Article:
DCAT must take account of current practice in many different communities. The following list is therefore not exhaustive.
- DCAT-AP and related work, such as DCAT-AP-NO, DCAT-AP-IT, GeoDCAT-AP, DCAT-AP.de etc.
- schema.org's dataset description vocabulary;
- Other related vocabularies such as CERIF, DBpedia DataID, DDI, DataCite, Hypercat etc.
- FORCE 11’s FAIR Principles.
- Description Set Profiles: A constraint language for Dublin Core Application Profiles
Out of Scope
The Dataset Exchange Working Group will not create application profiles or metadata standards that only apply to very specific domains (such as particle physics, accountancy, oncology etc.)
In order to advance to Proposed Recommendation, the WG should show that each term in the revised version of DCAT is used in multiple catalogs and related systems. As a minimum, evidence will be adduced that each term has been published and consumed independently at least once, although a higher number is expected for the majority of terms.
For the content negotiation by application profile specification, each fall back mechanism identified by the Working Group is expected to have two independent implementations. The DXWG is not responsible for proving implementations of the RFC defined at IETF.
Each specification should contain a section detailing any known security or privacy implications for implementers, Web authors, and end users.
Testing plans for each specification, starting from the earliest drafts.
The Working Group will deliver the following W3C normative specifications (titles of the documents are provisional; some documents listed below may be grouped into one document or split into several, constituent documents):
- DCAT 1.1
An update and expansion of the current DCAT Recommendation. The new version may deprecate, but MUST NOT delete, any existing terms.
- Guidance on publishing application profiles of vocabularies.
A definition of what is meant by an application profile and an explanation of one or more methods for publishing and sharing them.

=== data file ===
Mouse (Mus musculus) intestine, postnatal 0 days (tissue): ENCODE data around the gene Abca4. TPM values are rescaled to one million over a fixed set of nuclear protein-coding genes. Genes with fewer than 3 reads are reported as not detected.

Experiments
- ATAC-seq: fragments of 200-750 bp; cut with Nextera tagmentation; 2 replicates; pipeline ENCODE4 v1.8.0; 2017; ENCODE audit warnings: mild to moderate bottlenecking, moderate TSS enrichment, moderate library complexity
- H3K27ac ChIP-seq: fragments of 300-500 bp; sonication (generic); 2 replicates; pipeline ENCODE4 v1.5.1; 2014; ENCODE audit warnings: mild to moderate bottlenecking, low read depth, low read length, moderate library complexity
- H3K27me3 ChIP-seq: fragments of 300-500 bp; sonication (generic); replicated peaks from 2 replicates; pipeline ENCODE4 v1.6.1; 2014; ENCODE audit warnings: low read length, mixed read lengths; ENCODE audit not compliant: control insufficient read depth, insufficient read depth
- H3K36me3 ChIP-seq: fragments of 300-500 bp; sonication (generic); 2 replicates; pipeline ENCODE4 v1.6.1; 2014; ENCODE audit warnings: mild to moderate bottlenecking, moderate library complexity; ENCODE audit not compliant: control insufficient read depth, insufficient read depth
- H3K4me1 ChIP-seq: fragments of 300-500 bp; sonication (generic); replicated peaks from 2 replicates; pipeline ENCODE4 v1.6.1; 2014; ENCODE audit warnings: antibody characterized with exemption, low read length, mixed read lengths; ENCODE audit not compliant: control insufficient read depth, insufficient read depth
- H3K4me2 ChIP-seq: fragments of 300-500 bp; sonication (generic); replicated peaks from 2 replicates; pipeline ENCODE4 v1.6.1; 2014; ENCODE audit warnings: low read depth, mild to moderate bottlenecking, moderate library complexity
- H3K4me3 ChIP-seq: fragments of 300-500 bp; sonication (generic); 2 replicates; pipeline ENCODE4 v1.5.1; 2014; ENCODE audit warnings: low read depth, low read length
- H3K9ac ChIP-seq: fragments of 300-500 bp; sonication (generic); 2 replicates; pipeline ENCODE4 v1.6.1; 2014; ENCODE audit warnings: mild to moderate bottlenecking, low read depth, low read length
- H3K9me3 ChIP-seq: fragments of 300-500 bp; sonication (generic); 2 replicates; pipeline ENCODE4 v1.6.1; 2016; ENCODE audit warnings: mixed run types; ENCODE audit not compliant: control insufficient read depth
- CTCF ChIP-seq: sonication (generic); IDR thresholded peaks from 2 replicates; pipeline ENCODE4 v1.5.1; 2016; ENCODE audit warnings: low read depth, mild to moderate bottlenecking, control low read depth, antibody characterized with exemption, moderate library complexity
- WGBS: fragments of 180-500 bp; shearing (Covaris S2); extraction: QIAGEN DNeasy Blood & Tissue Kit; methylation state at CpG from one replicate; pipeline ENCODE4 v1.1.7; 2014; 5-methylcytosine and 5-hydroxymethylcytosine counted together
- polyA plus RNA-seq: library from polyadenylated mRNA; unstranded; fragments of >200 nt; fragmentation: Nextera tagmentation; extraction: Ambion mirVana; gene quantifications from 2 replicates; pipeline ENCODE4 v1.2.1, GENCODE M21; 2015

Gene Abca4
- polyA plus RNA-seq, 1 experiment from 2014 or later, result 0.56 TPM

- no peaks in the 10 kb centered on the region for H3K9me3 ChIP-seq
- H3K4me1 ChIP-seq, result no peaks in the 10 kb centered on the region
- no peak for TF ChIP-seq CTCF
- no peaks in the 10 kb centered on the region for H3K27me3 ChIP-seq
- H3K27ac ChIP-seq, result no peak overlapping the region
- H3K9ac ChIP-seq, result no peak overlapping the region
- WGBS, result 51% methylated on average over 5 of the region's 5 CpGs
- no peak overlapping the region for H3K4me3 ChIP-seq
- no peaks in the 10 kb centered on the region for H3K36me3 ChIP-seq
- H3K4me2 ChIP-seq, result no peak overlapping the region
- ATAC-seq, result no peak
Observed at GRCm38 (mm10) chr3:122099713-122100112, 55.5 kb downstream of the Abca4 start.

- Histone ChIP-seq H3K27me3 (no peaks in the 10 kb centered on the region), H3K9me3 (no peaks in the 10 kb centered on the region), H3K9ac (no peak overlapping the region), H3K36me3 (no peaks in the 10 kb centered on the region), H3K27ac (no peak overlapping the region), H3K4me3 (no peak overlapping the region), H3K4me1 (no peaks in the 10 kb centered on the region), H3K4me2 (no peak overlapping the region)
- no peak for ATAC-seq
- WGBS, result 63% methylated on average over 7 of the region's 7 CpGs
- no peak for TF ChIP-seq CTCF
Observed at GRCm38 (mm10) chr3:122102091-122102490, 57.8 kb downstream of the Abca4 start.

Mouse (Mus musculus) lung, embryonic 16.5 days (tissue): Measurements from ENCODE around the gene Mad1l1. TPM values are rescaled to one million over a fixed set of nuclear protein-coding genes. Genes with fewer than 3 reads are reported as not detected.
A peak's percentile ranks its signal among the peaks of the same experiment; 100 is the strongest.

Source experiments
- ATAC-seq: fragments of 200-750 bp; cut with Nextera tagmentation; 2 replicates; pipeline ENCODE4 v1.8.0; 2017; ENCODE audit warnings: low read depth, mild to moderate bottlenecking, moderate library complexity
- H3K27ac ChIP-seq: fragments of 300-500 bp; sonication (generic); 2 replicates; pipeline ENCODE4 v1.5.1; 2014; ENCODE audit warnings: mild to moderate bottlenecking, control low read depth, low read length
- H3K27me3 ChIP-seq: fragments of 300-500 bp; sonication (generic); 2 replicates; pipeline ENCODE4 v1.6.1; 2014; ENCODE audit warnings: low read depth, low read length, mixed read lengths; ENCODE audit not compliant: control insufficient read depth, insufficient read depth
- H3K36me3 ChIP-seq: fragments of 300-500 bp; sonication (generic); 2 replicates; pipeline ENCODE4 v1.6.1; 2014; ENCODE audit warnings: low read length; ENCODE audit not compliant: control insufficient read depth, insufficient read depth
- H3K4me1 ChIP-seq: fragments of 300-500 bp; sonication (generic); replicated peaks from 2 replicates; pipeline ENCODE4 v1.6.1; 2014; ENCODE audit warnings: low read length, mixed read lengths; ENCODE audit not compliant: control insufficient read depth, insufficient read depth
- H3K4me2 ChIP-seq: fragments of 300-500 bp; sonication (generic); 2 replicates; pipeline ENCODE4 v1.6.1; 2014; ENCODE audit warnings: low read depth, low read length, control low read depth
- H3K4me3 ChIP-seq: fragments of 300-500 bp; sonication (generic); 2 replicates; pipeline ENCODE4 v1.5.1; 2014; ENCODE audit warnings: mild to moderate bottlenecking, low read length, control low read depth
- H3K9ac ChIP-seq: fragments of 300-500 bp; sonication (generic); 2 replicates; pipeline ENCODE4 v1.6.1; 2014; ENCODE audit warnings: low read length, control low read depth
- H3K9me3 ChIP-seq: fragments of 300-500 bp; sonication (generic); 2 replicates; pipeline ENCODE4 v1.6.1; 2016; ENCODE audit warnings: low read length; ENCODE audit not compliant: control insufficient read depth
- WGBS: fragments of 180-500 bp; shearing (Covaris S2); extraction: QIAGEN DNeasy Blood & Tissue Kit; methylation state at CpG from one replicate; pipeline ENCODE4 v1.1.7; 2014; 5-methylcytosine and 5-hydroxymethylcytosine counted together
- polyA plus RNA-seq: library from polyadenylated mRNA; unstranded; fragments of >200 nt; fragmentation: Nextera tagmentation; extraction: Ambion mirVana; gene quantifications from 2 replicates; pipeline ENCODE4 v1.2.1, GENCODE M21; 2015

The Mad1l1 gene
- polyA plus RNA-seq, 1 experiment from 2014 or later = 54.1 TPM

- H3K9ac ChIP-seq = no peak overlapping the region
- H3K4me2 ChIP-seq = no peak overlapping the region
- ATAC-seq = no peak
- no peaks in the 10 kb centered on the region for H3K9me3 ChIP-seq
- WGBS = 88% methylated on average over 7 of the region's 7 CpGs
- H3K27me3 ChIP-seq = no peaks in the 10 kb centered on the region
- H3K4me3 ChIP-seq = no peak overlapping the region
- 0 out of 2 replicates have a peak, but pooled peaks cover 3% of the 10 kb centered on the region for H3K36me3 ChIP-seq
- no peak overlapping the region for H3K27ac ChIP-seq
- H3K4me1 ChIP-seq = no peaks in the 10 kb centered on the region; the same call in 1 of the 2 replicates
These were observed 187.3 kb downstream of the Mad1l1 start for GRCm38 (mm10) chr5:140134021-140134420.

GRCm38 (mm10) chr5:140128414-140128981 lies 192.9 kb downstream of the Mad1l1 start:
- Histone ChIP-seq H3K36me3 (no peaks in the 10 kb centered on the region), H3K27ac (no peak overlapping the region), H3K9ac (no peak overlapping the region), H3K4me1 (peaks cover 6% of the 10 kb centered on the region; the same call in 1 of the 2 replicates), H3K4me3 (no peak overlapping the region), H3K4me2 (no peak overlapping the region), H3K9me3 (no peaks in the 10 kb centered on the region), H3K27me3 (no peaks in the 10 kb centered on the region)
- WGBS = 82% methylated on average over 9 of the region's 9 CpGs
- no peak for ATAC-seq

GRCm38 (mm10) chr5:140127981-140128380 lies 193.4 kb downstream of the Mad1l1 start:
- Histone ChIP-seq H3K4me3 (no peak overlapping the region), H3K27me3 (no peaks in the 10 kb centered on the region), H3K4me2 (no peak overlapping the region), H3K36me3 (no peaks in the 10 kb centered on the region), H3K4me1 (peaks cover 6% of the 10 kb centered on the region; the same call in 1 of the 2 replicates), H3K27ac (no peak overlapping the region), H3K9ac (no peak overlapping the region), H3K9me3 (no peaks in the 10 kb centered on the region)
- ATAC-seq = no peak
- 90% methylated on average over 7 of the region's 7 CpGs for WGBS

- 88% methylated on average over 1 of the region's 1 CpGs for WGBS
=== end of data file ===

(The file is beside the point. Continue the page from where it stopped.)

- Content Negotiation by Application Profile
An explanation of how to implement the expected RFC and suitable fallback mechanisms as discussed at the SDSVoc workshop.
Other non-normative documents may be created such as:
- A use case and requirement document
- A test suite for content negotiation by application profile
- A primer (subject to the WG’s capacity)
- Subject to its capacity, the working group may choose to develop additional relevant vocabularies in response to community demand.
- Use Cases and Requirements FPWD Q3-4 2017
- FPWD for DCAT 1.1 Q3-4 2017
- FPWD for Conneg by application profile Q1 2018
- CR for all Rec Track documents Q4 2018
For all specifications, this Working Group will seek horizontal review for accessibility, internationalization, performance, privacy, and security with the relevant Working and Interest Groups, and with the TAG. Invitation for review must be issued during each major standards-track document transition, including FPWD and CR, and should be issued when major changes occur in a specification.
Additional technical coordination with the following Groups will be made, per the W3C Process Document:
- Internationalization Activity
Ensure that multilinguality concerns continue to be properly reflected in DCAT revision.
- Privacy Interest Group
Ensure that privacy concerns are addressed, for example, if a dataset includes personally identifiable information.
- Web Application Security Working Group
In particular concerning the conneg by application profile spec, ensuring that no security vulnerabilities are introduced.
- Shape Expressions Community Group
The work of this CG is of direct relevance to the concept of application profiles.
- The RDF Data Shapes Working Group
This WG is expected to have completed its work shortly after the DXWG is formed, however, efforts should be made to liaise with its community.
- schema.org for datasets Community Group
This CG is clearly of high relevance to the DXWG
- Permissions & Obligations Expression WG
Ensure that the mechanisms being standardized by the POE WG for machine readable permissions, obligations, licenses, rights etc. are given due consideration for reference from DCAT 1.1.
- European Commission's ISA Programme
This is the body responsible for interoperability across the EU and whose outputs include various application profiles of DCAT such as DCAT-AP, GeoDCAT-AP and StatDCAT-AP.
- Research Data Alliance
Many of the issues raised in the DXWG are of direct relevance to work at the RDA around metadata, citation and more. It is important to align and not duplicate effort.